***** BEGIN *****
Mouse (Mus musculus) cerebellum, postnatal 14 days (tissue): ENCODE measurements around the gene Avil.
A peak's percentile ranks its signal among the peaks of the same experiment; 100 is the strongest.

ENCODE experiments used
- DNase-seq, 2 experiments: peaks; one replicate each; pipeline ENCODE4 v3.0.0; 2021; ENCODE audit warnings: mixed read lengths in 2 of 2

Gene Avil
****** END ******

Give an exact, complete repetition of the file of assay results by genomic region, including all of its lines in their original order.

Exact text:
Mouse (Mus musculus) cerebellum, postnatal 14 days (tissue): ENCODE measurements around the gene Avil.
A peak's percentile ranks its signal among the peaks of the same experiment; 100 is the strongest.

ENCODE experiments used
- DNase-seq, 2 experiments: peaks; one replicate each; pipeline ENCODE4 v3.0.0; 2021; ENCODE audit warnings: mixed read lengths in 2 of 2

Gene Avil